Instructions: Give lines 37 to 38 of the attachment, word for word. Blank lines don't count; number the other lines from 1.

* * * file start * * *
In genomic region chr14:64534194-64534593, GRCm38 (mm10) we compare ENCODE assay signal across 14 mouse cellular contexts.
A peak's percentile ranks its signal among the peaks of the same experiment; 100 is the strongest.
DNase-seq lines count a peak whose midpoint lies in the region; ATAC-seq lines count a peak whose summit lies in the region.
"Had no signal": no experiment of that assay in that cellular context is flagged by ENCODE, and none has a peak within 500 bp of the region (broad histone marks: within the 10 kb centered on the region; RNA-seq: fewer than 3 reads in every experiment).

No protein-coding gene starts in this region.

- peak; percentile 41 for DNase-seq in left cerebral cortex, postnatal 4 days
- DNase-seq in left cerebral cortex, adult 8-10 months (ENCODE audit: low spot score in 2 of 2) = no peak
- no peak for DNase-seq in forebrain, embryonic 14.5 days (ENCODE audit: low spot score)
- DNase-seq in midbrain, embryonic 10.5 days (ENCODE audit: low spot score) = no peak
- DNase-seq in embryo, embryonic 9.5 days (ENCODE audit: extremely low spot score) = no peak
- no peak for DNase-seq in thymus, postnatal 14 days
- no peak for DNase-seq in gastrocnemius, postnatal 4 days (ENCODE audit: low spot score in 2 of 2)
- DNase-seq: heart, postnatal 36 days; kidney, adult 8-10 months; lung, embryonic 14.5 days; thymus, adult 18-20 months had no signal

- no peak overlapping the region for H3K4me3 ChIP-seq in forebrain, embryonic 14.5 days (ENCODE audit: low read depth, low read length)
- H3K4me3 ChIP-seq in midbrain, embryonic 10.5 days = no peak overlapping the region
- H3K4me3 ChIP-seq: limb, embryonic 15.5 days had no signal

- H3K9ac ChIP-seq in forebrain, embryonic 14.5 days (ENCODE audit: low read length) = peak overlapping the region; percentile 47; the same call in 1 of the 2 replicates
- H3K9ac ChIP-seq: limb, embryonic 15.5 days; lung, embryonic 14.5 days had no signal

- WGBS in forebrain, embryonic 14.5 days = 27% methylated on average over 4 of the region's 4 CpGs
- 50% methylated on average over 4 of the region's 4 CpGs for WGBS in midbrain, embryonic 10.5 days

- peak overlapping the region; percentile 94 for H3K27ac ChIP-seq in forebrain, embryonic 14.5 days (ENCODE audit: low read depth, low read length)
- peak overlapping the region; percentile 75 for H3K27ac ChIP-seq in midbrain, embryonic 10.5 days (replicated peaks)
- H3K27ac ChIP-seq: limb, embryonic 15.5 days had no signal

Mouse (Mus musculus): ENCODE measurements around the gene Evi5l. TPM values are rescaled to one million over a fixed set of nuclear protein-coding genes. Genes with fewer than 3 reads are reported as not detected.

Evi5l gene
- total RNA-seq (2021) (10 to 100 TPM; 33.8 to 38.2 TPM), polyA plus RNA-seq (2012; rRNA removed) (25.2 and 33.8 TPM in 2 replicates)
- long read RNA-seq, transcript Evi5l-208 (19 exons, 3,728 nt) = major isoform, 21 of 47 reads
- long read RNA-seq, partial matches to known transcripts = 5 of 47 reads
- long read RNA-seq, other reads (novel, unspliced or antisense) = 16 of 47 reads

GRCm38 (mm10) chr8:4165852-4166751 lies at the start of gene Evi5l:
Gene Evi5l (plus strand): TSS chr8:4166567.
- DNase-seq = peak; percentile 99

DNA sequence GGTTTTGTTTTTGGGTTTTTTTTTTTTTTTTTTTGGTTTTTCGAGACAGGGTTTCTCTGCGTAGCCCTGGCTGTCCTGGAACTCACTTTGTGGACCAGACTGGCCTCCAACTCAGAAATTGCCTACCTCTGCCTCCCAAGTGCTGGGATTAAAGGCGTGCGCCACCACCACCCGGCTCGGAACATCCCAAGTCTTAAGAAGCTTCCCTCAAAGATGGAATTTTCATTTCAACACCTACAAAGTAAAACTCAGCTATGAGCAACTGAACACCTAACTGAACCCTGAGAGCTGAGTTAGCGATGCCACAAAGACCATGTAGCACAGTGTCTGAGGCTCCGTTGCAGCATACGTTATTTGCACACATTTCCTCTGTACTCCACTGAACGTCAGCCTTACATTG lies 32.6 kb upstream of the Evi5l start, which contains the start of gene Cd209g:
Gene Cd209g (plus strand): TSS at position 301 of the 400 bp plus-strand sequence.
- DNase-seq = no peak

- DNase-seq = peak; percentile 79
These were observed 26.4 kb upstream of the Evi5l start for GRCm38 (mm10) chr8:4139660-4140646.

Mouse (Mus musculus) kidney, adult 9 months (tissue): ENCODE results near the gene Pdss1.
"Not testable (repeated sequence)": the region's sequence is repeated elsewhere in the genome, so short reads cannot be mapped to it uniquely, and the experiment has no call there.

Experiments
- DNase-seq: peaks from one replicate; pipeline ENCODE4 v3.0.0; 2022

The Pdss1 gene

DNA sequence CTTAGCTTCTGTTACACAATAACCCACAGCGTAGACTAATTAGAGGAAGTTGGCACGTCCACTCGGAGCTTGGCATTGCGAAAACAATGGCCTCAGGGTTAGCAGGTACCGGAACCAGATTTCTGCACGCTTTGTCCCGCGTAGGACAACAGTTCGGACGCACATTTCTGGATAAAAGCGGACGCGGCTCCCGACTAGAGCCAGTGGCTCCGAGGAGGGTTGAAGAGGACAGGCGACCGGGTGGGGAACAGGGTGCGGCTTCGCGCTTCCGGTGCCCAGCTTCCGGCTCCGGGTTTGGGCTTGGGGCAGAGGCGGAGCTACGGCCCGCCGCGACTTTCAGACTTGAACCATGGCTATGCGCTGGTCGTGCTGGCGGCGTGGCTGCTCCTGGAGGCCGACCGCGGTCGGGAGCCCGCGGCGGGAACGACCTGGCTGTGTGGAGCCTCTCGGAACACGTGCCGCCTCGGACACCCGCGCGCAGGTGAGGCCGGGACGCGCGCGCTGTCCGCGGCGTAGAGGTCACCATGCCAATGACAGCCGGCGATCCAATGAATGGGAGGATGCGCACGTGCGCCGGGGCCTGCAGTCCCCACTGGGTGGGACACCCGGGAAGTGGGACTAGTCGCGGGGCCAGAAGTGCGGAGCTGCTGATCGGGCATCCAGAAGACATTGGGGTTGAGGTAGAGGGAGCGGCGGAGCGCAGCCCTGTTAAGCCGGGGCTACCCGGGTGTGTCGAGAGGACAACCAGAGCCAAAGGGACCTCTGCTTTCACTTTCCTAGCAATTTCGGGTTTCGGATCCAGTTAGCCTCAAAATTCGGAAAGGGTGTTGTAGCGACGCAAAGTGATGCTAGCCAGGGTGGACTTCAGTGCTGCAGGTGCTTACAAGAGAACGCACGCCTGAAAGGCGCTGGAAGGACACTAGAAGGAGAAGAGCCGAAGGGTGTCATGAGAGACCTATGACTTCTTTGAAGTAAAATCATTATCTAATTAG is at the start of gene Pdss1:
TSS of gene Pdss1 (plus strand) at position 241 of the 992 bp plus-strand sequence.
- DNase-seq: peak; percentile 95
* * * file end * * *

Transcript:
These were observed 26.4 kb upstream of the Evi5l start for GRCm38 (mm10) chr8:4139660-4140646.

Mouse (Mus musculus) kidney, adult 9 months (tissue): ENCODE results near the gene Pdss1.